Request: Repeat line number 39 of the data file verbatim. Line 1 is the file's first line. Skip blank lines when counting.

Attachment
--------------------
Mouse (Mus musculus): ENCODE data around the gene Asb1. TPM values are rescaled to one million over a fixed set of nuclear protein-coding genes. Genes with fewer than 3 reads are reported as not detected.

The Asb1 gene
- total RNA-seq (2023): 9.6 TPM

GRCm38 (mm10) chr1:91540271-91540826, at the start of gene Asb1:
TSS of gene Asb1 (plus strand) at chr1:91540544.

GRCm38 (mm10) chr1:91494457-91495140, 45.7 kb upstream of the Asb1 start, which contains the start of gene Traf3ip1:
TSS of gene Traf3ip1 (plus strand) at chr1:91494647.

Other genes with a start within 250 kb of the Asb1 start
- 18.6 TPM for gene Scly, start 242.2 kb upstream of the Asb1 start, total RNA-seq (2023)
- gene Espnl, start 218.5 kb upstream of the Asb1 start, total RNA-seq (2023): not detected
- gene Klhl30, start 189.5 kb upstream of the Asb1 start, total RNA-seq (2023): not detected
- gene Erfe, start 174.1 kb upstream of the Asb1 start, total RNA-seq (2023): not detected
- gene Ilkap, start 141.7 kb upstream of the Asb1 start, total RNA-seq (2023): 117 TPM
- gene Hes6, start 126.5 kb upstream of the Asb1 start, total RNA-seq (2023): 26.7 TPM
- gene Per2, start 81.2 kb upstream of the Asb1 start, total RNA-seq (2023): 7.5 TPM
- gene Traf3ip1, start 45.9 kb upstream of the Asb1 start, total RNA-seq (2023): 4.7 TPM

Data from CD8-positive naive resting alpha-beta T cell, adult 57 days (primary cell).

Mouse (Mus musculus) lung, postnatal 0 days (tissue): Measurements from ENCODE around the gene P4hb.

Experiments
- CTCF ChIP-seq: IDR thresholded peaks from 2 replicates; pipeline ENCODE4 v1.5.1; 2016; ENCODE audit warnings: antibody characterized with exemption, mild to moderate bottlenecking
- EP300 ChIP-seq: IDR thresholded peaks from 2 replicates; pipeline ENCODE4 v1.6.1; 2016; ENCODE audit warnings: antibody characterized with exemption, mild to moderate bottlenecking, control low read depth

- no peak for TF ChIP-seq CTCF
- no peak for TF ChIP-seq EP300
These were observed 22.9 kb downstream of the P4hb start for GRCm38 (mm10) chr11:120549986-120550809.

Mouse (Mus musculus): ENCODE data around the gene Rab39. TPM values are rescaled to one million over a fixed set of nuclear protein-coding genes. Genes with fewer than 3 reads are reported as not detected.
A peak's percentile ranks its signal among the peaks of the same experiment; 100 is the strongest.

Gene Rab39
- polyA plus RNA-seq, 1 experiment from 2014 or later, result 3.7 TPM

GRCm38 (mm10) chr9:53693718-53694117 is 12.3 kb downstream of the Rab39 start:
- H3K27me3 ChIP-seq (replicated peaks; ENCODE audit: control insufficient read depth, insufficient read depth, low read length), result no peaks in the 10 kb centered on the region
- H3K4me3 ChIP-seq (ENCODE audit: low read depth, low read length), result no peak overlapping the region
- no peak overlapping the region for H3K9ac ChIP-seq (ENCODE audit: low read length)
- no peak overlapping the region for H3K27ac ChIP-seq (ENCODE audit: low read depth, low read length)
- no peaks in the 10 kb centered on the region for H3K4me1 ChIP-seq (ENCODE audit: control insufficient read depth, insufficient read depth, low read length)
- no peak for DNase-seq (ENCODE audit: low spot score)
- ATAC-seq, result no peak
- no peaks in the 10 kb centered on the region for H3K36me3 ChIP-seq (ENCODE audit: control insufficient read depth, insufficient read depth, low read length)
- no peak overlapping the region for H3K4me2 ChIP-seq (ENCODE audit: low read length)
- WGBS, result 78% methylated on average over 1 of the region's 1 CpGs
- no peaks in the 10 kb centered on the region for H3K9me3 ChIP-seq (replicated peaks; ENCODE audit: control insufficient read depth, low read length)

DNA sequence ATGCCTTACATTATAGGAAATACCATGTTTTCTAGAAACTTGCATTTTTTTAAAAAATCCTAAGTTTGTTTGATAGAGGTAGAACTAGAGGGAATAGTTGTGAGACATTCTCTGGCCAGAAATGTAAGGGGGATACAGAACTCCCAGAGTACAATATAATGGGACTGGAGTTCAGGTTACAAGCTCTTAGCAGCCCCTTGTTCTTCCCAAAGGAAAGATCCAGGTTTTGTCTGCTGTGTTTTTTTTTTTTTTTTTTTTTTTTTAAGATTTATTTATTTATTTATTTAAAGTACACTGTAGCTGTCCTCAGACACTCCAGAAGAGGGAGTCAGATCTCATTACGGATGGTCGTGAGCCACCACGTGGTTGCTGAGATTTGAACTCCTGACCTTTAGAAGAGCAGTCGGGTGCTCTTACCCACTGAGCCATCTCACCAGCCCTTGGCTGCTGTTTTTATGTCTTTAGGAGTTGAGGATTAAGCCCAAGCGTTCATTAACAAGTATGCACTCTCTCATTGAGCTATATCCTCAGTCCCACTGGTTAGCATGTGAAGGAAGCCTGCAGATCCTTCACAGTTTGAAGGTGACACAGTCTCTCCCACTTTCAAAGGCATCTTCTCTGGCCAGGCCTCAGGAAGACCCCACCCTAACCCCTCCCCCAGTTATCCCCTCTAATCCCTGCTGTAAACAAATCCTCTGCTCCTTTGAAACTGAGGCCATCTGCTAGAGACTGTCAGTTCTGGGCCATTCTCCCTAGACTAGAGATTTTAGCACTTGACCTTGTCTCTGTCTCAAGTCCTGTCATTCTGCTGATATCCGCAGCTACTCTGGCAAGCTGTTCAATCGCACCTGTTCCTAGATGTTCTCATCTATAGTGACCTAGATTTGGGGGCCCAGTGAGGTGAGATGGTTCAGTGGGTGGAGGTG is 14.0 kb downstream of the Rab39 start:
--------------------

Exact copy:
- WGBS, result 78% methylated on average over 1 of the region's 1 CpGs